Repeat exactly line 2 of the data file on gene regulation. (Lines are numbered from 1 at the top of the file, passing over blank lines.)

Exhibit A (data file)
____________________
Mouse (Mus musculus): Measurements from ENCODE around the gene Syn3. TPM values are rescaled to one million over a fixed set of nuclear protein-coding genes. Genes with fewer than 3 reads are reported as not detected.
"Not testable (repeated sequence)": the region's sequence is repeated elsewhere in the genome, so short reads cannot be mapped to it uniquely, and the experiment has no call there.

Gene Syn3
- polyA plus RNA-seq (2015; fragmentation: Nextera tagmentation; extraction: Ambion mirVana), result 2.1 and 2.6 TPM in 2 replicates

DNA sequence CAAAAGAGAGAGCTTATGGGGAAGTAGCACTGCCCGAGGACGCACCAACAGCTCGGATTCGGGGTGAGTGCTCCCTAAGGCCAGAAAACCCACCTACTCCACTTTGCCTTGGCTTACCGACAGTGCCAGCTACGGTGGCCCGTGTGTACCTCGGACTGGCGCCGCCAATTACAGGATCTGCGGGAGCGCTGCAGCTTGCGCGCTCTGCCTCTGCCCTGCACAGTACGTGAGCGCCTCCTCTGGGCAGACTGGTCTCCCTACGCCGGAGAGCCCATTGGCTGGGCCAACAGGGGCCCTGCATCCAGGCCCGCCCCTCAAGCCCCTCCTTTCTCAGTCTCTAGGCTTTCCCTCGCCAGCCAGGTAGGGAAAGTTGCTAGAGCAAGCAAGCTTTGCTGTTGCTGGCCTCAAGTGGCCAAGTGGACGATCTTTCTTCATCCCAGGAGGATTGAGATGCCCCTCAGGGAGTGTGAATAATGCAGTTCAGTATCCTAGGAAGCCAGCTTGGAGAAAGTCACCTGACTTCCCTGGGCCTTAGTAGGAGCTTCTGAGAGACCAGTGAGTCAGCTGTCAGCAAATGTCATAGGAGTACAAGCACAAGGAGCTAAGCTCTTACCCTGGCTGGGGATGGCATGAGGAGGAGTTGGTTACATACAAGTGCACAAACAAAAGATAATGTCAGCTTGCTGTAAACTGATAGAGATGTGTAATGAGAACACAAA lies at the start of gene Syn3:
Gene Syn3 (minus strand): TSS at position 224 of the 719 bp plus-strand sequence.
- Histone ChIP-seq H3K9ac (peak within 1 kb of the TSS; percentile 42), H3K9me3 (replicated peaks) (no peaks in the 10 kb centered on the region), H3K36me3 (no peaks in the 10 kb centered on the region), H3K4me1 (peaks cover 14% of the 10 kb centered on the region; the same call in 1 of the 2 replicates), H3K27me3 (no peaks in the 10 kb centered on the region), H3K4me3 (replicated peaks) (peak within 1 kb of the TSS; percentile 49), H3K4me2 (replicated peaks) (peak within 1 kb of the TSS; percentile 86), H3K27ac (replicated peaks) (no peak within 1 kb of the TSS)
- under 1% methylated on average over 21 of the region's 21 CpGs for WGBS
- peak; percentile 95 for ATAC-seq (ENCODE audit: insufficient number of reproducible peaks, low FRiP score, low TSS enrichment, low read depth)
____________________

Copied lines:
"Not testable (repeated sequence)": the region's sequence is repeated elsewhere in the genome, so short reads cannot be mapped to it uniquely, and the experiment has no call there.